Guest columnist Gerry Weiss: Council needs to be more upfront with its zoning goals

  • Amherst Town Hall

Friday, February 19, 2021

The Town Community Resources Committee and the Town Council recently voted to send a set of zoning priorities to the town manager, instructing him to send those priorities to the Planning Department, who in turn will work with the Planning Board to develop those priorities into new zoning amendments for a council vote.

There were six zoning amendments with a March 15 deadline, and four more due by Sept. 1. However, missing from this document is a rationale for why these priorities are desired; what the council hopes they will accomplish; what studies will support these ideas; and what unintended consequences might occur if they become law.

This is extremely worrisome. Last week I attended a Zoom meeting of the Community Resources Committee (CRC) and Planning Board, during which members of the Planning Board read their instructions from the Town Council and town manager. They have been told to work on these proposed changes and will offer their expertise and opinions as the work goes on. However, without a clear destination, other than add this exemption or delete that restriction, how will anyone know why they are doing all this?

These priorities have the potential to change the look of Amherst drastically as they are designed to build more and bigger buildings over nearly the entire town, especially downtown, in the neighborhoods near downtown and in village centers. For instance, one of the orders sent to the town manager is to “add footnote ‘a’ to maximum lot coverage and maximum building coverage.” This would affect the size, the height, the setbacks and lot coverage of buildings nearly everywhere in town.

Ostensibly the goal for all the proposed changes is to greatly increase the number of living units in Amherst. That is a fine goal. What is not clear is who will end up being housed in these units, and what other things, wanted and unwanted, might occur.

We have been told that if enough units are built, it will bring down the price of rentals and homes, thus allowing more diversity. That is another fine goal.

However, are there studies supporting this idea? There is certainly a lot of evidence in the U.S. of what happens in small college towns when such development occurs. Examples abound of formerly owner-occupied homes being converted into large apartments, turning neighborhoods into blighted, rundown, absentee-owned areas of towns and cities.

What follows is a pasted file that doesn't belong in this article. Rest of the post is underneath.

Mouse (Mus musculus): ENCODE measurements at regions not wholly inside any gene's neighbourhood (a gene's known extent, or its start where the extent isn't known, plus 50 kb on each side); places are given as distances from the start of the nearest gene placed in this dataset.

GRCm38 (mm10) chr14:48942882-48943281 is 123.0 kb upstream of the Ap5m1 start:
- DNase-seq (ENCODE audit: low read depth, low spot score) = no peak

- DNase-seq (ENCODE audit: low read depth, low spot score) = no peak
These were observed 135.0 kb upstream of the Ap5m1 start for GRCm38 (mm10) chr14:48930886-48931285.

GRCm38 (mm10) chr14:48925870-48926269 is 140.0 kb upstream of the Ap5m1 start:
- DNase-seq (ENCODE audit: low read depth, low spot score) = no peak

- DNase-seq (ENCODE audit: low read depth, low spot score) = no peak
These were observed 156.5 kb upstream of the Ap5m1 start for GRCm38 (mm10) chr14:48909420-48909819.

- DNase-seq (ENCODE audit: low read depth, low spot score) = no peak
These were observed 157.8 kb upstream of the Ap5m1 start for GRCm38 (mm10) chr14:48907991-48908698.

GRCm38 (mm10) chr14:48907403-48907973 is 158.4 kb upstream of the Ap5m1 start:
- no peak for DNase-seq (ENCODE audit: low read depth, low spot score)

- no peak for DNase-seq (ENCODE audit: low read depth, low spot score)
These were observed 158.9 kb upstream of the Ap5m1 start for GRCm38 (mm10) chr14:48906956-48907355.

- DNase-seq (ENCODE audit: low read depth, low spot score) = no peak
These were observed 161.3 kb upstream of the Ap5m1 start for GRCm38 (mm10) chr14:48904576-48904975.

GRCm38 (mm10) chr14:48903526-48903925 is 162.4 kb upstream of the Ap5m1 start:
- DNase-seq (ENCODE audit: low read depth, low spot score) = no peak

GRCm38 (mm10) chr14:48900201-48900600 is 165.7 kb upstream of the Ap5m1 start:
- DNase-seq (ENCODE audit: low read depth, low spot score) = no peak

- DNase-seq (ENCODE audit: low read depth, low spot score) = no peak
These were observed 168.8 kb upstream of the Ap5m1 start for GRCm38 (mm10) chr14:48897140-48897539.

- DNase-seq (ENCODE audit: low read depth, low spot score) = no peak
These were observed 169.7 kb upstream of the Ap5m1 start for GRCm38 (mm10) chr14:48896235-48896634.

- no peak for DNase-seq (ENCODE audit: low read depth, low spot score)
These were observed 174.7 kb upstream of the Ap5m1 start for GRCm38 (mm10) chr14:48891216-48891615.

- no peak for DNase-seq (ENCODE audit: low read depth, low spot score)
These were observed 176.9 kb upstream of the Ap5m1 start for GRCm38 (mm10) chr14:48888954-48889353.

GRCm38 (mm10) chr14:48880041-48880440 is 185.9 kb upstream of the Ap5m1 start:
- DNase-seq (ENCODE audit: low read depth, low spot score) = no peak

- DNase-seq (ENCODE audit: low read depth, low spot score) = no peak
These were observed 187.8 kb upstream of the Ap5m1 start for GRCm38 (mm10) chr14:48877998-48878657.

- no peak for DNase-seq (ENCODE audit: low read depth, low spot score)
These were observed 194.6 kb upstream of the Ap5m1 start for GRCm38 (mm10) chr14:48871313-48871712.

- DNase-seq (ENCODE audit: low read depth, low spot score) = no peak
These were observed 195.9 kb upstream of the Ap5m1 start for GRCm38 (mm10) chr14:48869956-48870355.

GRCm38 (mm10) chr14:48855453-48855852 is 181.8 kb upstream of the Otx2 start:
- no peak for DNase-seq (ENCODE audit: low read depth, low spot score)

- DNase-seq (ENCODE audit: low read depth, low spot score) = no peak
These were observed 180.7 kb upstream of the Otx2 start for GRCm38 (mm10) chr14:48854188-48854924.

Is this where low income, or town employees, or young families will live? Will this lower the price of home owning? It seems to me that it will more likely raise the value of outlying homes, like mine, making it even harder for young families and town employees to live in Amherst.

And building more large apartment buildings like 1 East Pleasant St.? Rather than lowering the cost of rentals, it seems to have raised the cost of other apartment rentals. The prices of those new apartments are extraordinarily high at $1,885 for a one-bedroom and $3,000 for two beds. Other landlords in town have already raised their prices, since even raised, their rents are a bargain compared to the new high rents.

There seems to be an ethos working here of “a rising tide raises all boats.” I’m not sure just who’s boats we are talking about, and I’m afraid it won’t be those of the lower- and middle-income, two of the priorities cited in the Town’s Housing Production Plan.

The only sure outcome of these zoning changes is that there will be more student rentals. UMass added more than 4,000 more students in the last decade, but did not build enough on-campus housing to accommodate them. Amherst faces being turned into what other small towns with large universities look like, such as Athens, Ohio and Storrs, Connecticut.

I visited Athens a few years ago. For easily a mile around the university there is a vast area of blighted neighborhoods. It was almost a solid village of large and medium-sized older houses — poorly kept up and filled with students. Downtown Storrs is filled with sterile brick apartments. What effect does that have on affordability of rentals and homes when students can pay higher rents for poor-quality housing than families can?

I again find myself wanting to see studies supporting these ideas.

It’s time for the Town Council to be more transparent about their goals and show us evidence these powerful moves will accomplish the outcomes we want, not just provide more student housing. Otherwise, it’s beginning to look like “trickle down economics” is arriving in Amherst and we know the results of such economics: money percolating up, and goals not being met.